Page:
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Blake Street Stroll: The brilliance of Betancourt

Rafael Betancourt may be done for the Rockies, but his impact on the franchise should not be overlooked.

Anthony Gruppuso-US PRESSWIRE

When Rafael Betancourt left the field Thursday night after blowing his second consecutive save, it may have been the last time we see him in a Rockies uniform, or any uniform for that matter.

He is currently on the DL with what's listed as a right elbow strain and Betancourt and the Rockies fear that an MRI on Monday could reveal a torn ligament. If his elbow is torn, Betancourt would be a likely Tommy John surgery candidate and at age 38 with just a 2014 option left on his contract, it could be the end of the road for Raffy.

Beloved by his teammates for his leadership and work ethic, losing Betancourt is no slight loss. Betancourt has been one of the best relief pitchers in Rockies franchise history. His 1.01 WHIP is basically the lowest of any pitcher in franchise history, in fact, the the only two pitchers that have lower WHIPs, pitched one and two innings respectively. Betancourt has been a model of consistency and until this season, a work horse.

He is fifth in the franchise with 57 saves, despite only being the closer for one full season and now part of another. In his Rockies career he has struck out 275 batters compared to just 44 walks for an outstanding 6.25 K/BB ratio. His 275 strikeouts in 236.1 innings means that he averages 10.47 strikeouts per nine innings pitched with 44 walks he averages just 1.67 walks per nine innings.

Not only was Betancourt dominant, but he did it using primarily one pitch, his fastball. As a set up man for the Rockies in 2010 and 2011 Betancourt threw his fastball 78 % of the time while occasionally mixing in a slider. There aren't many pitchers that can survive on basically one pitch in the late innings of a game, but Betancourt did it night after night with deception and pin point control. I'm not saying he's Mariano Rivera, nobody is, but he's the closest thing Rockies' fans have seen to Rivera on a consistent basis.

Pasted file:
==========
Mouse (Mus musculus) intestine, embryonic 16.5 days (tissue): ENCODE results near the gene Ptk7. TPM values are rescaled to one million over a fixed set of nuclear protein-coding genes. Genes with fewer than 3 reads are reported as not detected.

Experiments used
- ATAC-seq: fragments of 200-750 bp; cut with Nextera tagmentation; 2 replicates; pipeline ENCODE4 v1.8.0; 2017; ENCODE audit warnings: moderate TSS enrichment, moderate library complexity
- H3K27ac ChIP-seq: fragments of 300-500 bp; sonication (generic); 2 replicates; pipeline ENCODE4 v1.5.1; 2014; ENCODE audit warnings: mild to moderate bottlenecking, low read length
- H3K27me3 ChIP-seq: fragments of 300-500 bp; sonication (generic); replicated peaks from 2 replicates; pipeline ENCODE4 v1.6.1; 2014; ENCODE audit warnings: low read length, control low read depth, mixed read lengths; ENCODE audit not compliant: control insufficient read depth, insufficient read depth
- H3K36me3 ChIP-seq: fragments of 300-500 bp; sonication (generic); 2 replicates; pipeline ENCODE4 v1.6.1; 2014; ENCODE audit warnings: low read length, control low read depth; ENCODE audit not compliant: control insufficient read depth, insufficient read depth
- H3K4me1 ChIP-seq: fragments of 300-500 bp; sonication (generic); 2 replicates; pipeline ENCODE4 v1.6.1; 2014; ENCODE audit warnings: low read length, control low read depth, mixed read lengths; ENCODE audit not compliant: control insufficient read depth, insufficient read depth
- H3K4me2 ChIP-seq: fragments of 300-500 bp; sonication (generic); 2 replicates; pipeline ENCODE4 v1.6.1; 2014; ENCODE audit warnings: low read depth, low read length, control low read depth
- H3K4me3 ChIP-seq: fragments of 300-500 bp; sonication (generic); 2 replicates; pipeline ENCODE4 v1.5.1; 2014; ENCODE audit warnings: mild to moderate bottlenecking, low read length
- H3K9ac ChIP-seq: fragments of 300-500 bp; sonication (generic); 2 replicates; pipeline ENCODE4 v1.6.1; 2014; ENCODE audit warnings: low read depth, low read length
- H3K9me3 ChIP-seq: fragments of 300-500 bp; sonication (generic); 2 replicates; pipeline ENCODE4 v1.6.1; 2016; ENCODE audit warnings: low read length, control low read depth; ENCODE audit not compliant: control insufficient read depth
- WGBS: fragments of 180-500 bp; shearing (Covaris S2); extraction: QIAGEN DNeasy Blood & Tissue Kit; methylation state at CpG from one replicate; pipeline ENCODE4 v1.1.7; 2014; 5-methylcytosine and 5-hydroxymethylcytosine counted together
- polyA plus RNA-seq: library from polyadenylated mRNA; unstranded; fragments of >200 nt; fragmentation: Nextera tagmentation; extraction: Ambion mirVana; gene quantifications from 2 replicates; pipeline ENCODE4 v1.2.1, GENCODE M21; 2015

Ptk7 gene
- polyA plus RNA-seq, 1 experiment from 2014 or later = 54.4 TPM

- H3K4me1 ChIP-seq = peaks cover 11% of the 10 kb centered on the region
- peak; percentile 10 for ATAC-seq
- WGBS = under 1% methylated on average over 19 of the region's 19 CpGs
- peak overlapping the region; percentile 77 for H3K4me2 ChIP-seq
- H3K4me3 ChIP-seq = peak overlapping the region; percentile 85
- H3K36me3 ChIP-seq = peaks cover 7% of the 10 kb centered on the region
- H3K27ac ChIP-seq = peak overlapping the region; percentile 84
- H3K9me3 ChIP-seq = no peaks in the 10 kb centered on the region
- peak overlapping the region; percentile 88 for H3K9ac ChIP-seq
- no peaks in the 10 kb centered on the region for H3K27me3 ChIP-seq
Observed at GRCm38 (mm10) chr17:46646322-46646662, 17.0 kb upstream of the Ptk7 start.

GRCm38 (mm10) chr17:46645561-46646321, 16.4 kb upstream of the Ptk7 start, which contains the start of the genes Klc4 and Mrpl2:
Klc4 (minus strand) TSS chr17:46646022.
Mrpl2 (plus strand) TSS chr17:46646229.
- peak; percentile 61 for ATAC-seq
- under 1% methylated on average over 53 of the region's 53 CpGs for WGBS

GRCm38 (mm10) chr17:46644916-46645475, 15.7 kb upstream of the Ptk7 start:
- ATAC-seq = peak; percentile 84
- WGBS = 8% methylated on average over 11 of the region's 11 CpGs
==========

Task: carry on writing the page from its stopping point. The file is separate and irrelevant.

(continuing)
It wasn't until Betancourt became a closer that he dropped the use of his fastball down to roughly 37% in order to be able to fool hitters on a more consistent basis. Being able to adapt and change his style of pitching in order to become a closer shows even more about Betancourt's ability as a pitcher

The Rockies acquired Betancourt on July 22nd of 2009 for minor league pitcher Connor Graham. It's arguably one of the best trades in franchise history as Betancourt pitched to a 1.78 ERA in 32 games after being acquired and was a stabilizing force in the back end of the Colorado bullpen. The Rockies made it to the playoffs and it was due in large part to Betancourt.

If Raffy is done for the season, and potentially his career, Rockies fans should recognize him as one of the best pitchers in franchise history.